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The Next CEO of BlackRock May Come From Canada

May 19, 2016, 6:53 PM UTC
BlackRock Inc. Ahead of Earnings
Pedestrians walking with umbrellas pass by taxi in front of BlackRock Inc. offices in New York, U.S., on Friday, April 12, 2013. BlackRock Inc. predicts Canadian 10-year benchmark bond yields may fall to the lowest since at least the 1950s as a sputtering economy douses expectations the Bank of Canada will increase borrowing costs this year. Photographer: Scott Eells/Bloomberg via Getty Images
Photograph by Scott Eells — Bloomberg via Getty Images

BlackRock, the world’s largest asset manager, has recruited the head of Canada’s biggest public pension fund to become the top executive overseeing its stock-picking operations.

Mark Wiseman, 45, who has transformed the Canada Pension Plan Investment Board (CPPIB) into one of the world’s most active dealmakers over the past four years, will step down next month and become head of BlackRock’s global active equity business in September. Wiseman will be replaced by Mark Machin, the head of CPPIB’s international operations.

Wiseman will become a member of BlackRock’s Global Executive Committee, an exclusive club of fewer than two-dozen senior deputies to BlackRock Chief Executive Larry Fink and President Rob Kapito.

He will be one of a much smaller subset of those people with oversight over investing teams, taking over a group within the executive committee focused on investments, according to a statement.

He will also oversee some 350 portfolio managers and other staff responsible for $275 billion in investments. New York-based BlackRock (BLK) managed $4.7 trillion on March 31.

Fink has been working with Wiseman on a group called Focusing Capital on the Long Term, which has advocated that institutions invest more of their money with companies whose executives show a dedication to long-term success, rather than appeasing markets every quarter.

Wiseman joins the company during an unsettled period for active money managers. Markets and a trend toward low-cost passive investing have conspired to make the business of managing and selling actively managed stock funds a zero-sum game. BlackRock’s relative investment performance slipped last quarter, according to its own metrics.

In a bid to boost its performance, BlackRock has scoured the industry for top managers and invested in technology, as well as what it calls a “scientific” active equity business that mines reams of data for insight on which stocks to pick.

During a reshuffling announced in January, Fink and Kapito combined the previously separate scientific and “fundamental” teams under four managers after the departures of their two prior leaders.

A sign of how much of a priority the unit is for the company, the unit’s leaders since then – Chris Jones, Nigel Bolton, Raffaele Savi and Jeff Shen – reported directly to Kapito. Bolton, Savi and Shen will become co-chief investment officers of the unit, while Jones is leaving BlackRock, a spokesman said.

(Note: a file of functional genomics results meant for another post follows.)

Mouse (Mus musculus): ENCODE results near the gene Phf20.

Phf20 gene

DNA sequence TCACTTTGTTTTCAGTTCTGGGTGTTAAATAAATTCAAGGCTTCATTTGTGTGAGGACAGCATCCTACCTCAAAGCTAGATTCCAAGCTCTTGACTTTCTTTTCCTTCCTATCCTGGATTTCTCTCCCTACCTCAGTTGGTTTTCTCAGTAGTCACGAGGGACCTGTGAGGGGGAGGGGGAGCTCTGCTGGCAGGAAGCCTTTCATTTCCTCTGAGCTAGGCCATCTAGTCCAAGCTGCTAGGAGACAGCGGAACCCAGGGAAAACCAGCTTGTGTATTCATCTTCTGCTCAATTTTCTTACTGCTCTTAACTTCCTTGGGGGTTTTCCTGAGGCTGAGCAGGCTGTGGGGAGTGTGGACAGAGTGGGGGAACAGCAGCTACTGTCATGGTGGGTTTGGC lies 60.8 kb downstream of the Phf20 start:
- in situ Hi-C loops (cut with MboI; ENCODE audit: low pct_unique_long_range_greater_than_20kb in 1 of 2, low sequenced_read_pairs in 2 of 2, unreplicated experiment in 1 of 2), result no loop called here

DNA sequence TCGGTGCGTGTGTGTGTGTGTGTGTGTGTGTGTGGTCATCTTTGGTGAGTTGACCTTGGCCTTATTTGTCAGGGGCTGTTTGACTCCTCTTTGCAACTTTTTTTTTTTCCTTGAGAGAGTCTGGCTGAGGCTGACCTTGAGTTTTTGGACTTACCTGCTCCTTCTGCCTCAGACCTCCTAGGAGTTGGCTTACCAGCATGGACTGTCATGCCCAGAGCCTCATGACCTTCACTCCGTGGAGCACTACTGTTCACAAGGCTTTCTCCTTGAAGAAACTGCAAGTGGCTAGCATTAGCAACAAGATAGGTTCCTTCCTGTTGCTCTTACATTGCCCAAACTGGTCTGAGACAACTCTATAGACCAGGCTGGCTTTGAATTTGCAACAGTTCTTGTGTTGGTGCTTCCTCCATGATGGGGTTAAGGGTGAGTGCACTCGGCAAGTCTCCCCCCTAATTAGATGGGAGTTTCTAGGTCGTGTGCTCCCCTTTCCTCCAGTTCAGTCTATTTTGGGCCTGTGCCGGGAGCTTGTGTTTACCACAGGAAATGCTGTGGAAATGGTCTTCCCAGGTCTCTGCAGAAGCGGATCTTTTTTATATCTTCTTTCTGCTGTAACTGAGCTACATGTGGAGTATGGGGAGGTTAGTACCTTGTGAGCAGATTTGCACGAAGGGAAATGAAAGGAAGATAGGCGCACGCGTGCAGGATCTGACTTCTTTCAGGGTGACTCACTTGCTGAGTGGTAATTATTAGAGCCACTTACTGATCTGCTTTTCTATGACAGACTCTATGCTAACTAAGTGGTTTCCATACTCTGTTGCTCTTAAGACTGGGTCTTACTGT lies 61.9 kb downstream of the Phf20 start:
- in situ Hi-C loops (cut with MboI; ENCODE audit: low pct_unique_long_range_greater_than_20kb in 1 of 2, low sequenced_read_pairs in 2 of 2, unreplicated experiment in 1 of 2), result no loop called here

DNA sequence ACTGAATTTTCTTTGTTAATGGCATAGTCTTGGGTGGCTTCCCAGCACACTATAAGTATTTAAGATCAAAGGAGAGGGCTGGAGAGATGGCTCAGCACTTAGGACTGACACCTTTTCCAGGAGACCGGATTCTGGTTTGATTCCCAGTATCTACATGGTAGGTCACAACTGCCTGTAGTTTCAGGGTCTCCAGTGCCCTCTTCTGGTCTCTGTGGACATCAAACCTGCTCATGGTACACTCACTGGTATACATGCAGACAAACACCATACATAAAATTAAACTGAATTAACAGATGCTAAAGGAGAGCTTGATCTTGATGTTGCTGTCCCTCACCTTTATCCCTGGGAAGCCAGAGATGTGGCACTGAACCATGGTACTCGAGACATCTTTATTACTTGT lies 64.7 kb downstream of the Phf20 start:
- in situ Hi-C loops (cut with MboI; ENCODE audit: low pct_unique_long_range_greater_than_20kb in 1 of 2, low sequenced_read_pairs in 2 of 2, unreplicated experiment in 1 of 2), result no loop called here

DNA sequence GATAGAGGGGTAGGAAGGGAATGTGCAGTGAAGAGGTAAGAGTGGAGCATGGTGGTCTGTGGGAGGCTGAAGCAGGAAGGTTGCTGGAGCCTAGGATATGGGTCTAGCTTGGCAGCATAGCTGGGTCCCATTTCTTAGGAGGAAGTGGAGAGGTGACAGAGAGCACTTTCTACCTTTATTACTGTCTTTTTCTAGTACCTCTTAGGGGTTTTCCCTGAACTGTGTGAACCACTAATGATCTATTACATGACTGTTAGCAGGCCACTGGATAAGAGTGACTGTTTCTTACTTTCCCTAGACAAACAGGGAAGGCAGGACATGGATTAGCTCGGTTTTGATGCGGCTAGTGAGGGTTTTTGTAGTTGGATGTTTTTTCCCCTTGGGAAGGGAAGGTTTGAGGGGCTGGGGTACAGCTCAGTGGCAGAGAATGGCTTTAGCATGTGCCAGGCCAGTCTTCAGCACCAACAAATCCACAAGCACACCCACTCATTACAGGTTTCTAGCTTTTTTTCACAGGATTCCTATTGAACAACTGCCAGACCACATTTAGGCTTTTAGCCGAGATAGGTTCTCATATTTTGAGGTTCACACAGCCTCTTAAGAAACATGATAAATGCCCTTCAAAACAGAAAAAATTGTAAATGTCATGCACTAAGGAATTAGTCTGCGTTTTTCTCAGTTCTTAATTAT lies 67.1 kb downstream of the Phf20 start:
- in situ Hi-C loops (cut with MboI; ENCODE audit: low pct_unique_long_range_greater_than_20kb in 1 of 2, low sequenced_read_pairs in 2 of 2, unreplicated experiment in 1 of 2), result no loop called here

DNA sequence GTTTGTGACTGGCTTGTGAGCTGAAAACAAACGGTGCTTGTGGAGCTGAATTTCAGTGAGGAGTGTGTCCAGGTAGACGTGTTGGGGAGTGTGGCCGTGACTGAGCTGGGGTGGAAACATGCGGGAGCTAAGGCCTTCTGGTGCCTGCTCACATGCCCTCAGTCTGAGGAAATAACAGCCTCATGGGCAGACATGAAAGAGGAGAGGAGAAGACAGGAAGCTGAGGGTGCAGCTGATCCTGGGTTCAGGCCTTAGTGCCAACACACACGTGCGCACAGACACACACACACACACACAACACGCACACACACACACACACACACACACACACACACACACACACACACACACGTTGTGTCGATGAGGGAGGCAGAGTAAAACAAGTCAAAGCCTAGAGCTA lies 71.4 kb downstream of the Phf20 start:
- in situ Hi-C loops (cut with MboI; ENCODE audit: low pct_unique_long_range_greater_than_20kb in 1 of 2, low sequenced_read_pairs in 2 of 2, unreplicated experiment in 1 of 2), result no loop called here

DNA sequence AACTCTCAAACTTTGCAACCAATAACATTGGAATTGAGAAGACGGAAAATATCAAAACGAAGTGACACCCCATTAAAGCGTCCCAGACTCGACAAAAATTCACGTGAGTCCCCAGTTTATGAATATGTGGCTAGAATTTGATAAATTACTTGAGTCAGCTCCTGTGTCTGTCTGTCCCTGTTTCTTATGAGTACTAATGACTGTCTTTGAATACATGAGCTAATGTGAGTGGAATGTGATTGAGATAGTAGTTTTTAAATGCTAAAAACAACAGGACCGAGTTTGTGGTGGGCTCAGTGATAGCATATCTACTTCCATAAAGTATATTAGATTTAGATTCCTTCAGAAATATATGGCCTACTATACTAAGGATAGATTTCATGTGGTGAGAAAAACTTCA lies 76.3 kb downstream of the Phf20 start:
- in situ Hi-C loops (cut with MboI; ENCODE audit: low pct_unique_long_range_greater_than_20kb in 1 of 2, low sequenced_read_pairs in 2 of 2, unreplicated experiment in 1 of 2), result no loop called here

While BlackRock benefits from the low-cost trend through its index funds and a booming iShares exchange-traded funds franchise, those strategies can be less profitable.

Wiseman will also become chairman of BlackRock Alternative Investors, a smaller, but highly-lucrative group of BlackRock investments, including its hedge funds and infrastructure business.

Under Wiseman’s leadership, CPPIB has increased its exposure to those kinds of assets to counter volatile markets and low-yielding government bonds.

BlackRock’s alternatives business will still be run day-to-day by Mark McCombe, another senior managing director, and his colleague Matt Botein, but BlackRock said in a statement that Wiseman will help develop new investment strategies and clients.

Wiseman will join a list of potential long-term successors to Fink, 63, but said that had not been a factor in his decision to leave CPPIB. He added that his decision to leave CPPIB had been “incredibly difficult.”


Wiseman has raised the global profile of CPPIB, turning it into one of the first ports of call for investment bankers selling assets. He has overseen a broad range of investments abroad, including the $12 billion acquisition of GE Capital’s private equity lending portfolio. He is also a passionate advocate of long-term investment strategies.

Machin, Wiseman’s replacement, joined CPPIB in 2012 after spending two decades at Goldman Sachs, spear-heading their operations in Asia before departing the investment bank.

Machin said his appointment will not result in any change in strategy for the institution.

“I was one of the senior team who developed the strategy. It’s something I believe in, there will be no change at all,” he said.

Machin’s appointment comes at a time when the percentage of the CPP Fund invested outside of Canada has risen to approximately 81 percent, with geographic diversification being a key factor behind its growth.

Machin will continue to head CPPIB’s Asia and International businesses until a successor is identified, the fund said.

“There is no doubt that overseas investing is crucial for a plan like CPP, with a lot of exposure to the Canadian economy, and Mark’s deep experience in this area, no doubt, played a role,” said Donald Raymond, CPPIB’s former chief investment strategist, who worked with Machin before joining alternative investment company Alignvest.